ESA Science & Technology - News Archive
Proposals are solicited for observations with INTEGRAL in response to the Fifteenth Announcement of Opportunity, AO-15, issued 20 February 2017. This AO covers the period January 2018 to December 2018. The deadline for submission of proposals is 31 March 2017, 14:00 CEST.
Published: 20 February 2017
This year ESA is organising two teacher workshops dedicated to European primary and secondary school teachers. The summer edition will take place from 11 to 14 July 2017; the autumn edition from 5 to 8 October 2017.
Published: 15 February 2017
Scientists using the NASA/ESA Hubble Space Telescope have observed, for the first time, a massive, comet-like object that has been ripped apart and scattered in the atmosphere of a white dwarf. The destroyed object had a chemical composition similar to Halley's Comet, but was 100 000 times more massive than its famous counterpart.
Published: 9 February 2017
An important milestone has been passed in the development of Euclid, a pioneering ESA mission to observe billions of faint galaxies and investigate the nature of dark matter and dark energy. The first flight hardware, in the form of four detectors known as Charge Coupled Devices (CCDs), has been delivered to Mullard Space Science Laboratory...
Published: 7 February 2017
Scientists observing a curious neutron star in a binary system known as the 'Rapid Burster' may have solved a forty-year-old mystery surrounding its puzzling X-ray bursts.
Published: 31 January 2017
The CHEOPS Consortium is inviting proposals from scientists to join the CHEOPS Science Team as CHEOPS Science Team Associate members (CSTA). Closing date for proposals: 1 March 2017
Published: 26 January 2017
By using galaxies as giant gravitational lenses, an international group of astronomers using the NASA/ESA Hubble Space Telescope have made an independent measurement of how fast the Universe is expanding.
Published: 26 January 2017
Whilst best known for its surveys of the stars and mapping the Milky Way in three dimensions, ESA's Gaia has many more strings to its bow. Among them, its contribution to our understanding of the asteroids that litter the Solar System. Now, for the first time, Gaia is not only providing information crucial to understanding known asteroids, it...
Published: 24 January 2017
ESA is organising its 8th Summer Teachers' Workshop in the Netherlands, from 11 to 14 July 2017 and the 3rd Autumn Teachers' Workshop from 5 to 8 October 2017.
Published: 17 January 2017
Today, ESA launches a new version of its Planetary Science Archive (PSA) website, the online interface to data from the agency's space science missions that have been exploring planets, moons and other small bodies in the Solar System.
Published: 16 January 2017
This week, ESA deep-space radio dishes on two continents are listening for signals from the international Cassini spacecraft, now on its final tour of Saturn.
Published: 13 January 2017
After a two-and-a-half-hour descent, the metallic, saucer-shaped spacecraft came to rest with a thud on a dark floodplain covered in cobbles of water ice, in temperatures hundreds of degrees below freezing.
Published: 11 January 2017
The sheer observing power of the NASA/ESA Hubble Space Telescope is rarely better illustrated than in an image such as this. This glowing pink nebula, named NGC 248, is located in the Small Magellanic Cloud, just under 200 000 light-years away and yet can still be seen in great detail.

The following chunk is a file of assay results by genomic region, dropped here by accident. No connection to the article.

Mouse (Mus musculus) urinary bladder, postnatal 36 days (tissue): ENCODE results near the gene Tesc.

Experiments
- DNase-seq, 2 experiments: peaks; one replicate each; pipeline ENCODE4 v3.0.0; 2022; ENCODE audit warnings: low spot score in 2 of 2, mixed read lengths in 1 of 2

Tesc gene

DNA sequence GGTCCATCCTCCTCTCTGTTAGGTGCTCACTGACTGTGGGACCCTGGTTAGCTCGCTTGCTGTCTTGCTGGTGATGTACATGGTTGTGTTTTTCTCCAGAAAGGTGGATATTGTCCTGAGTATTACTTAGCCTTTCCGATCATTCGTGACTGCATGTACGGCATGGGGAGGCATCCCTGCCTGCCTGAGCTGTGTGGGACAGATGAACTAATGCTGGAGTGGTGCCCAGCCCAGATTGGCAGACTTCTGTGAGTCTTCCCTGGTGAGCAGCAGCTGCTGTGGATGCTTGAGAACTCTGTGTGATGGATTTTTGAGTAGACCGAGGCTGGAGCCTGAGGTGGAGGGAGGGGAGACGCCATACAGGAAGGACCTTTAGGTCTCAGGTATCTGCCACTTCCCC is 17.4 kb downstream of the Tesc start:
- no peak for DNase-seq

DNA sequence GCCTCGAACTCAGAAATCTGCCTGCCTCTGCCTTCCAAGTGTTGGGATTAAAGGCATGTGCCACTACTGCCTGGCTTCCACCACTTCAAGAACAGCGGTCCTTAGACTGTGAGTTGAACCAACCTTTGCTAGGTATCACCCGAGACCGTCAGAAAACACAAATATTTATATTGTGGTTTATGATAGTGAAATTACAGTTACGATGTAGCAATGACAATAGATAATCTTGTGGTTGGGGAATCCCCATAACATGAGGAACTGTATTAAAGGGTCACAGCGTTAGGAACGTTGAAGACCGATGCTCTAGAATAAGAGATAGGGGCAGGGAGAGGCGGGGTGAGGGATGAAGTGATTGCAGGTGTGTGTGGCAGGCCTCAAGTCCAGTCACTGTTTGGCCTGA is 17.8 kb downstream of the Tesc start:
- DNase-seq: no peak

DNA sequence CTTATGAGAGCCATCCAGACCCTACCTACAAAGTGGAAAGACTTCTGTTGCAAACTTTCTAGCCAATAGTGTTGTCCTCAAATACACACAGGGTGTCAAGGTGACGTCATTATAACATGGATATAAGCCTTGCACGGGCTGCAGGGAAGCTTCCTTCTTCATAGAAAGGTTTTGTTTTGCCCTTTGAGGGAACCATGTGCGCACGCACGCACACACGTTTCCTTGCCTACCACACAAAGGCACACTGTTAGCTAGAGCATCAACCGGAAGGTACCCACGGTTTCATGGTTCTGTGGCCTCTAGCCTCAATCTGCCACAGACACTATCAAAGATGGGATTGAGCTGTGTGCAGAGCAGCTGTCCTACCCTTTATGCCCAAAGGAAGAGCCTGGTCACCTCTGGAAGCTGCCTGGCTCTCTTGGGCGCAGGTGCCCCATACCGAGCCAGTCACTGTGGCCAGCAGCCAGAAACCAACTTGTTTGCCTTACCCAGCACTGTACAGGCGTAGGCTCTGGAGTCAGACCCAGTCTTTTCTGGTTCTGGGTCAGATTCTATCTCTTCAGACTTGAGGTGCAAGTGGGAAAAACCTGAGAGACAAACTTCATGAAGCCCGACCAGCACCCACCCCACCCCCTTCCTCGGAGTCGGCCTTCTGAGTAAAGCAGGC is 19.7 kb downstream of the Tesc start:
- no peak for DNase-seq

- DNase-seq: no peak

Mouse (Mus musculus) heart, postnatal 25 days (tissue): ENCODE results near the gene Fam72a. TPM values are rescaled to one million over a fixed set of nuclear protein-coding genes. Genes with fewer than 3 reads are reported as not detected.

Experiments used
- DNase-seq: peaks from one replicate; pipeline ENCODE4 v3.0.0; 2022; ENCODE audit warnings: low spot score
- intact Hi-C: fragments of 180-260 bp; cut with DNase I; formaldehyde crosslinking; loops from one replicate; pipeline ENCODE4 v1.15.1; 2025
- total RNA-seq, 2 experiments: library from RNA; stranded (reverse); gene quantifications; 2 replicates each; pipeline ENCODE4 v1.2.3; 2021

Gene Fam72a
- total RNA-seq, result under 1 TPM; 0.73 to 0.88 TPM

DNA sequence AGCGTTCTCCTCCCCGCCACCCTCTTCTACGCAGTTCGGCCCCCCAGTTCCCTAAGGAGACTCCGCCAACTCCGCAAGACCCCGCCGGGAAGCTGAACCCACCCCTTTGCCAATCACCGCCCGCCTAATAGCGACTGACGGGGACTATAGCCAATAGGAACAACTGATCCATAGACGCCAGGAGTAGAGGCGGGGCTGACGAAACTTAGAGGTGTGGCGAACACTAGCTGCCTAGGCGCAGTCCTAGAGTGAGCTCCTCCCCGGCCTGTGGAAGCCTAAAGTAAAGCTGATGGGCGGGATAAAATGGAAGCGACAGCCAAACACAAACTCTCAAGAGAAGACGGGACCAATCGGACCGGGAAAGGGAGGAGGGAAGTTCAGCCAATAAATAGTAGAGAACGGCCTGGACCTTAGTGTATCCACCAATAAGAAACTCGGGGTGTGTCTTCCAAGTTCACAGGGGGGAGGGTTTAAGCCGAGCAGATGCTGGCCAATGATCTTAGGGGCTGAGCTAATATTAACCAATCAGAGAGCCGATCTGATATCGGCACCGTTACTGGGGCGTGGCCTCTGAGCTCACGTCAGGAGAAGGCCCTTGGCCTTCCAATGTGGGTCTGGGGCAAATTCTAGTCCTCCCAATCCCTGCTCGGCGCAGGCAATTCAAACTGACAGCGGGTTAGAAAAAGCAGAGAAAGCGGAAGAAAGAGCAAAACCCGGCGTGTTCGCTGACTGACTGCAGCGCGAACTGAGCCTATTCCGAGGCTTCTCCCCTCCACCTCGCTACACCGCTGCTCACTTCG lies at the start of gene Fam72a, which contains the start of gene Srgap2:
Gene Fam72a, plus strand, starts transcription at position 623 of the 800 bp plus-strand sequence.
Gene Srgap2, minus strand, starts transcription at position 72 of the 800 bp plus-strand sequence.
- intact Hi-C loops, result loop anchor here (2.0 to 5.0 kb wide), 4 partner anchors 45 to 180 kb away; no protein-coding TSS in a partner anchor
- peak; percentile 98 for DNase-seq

Published: 20 December 2016
On 30 September 2016, at 11:19:37 UTC in ESA's mission control, Rosetta's signal flat-lined, confirming that the spacecraft had completed its incredible mission on the surface of Comet 67P/Churyumov-Gerasimenko some 40 minutes earlier and 720 million km from Earth.
Published: 15 December 2016
On 7 December, LISA Pathfinder started the extended phase of its mission, an additional six months during which scientists and engineers will push the experiment to its limits in preparation for ESA's future space observatory of gravitational waves.
Published: 13 December 2016
An extraordinarily brilliant point of light seen in a distant galaxy, and dubbed ASASSN-15lh, was thought to be the brightest supernova ever seen. But new observations from several observatories, including the NASA/ESA Hubble Space Telescope, have now cast doubt on this classification.
Published: 12 December 2016
The 'Cassini Scientist for a Day' competition returns for a 2016/2017 edition. The competition is designed to give the participants a taste of life as a space scientist. Students are invited to submit a 500-word essay explaining their choice of one of three targets imaged by the Cassini spacecraft, in orbit around Saturn, over the past few years.
Published: 9 December 2016
A recent study from ESA's Mars Express and NASA's Mars Reconnaissance Orbiter (MRO) provides new evidence for a warm young Mars that hosted water across a geologically long timescale, rather than in short episodic bursts – something that has important consequences for habitability and the possibility of past life on the planet.
Published: 6 December 2016
New observations from the NASA/ESA Hubble Space Telescope have revealed the intricate structure of the galaxy NGC 4696 in greater detail than ever before. The elliptical galaxy is a beautiful cosmic oddity with a bright core wrapped in system of dark, swirling, thread-like filaments.
Published: 1 December 2016
An ambitious, multi-spacecraft mission to explore the planet Mercury in unprecedented detail is now scheduled for lift-off from Europe's spaceport at Kourou, French Guiana, in October 2018.
Published: 25 November 2016
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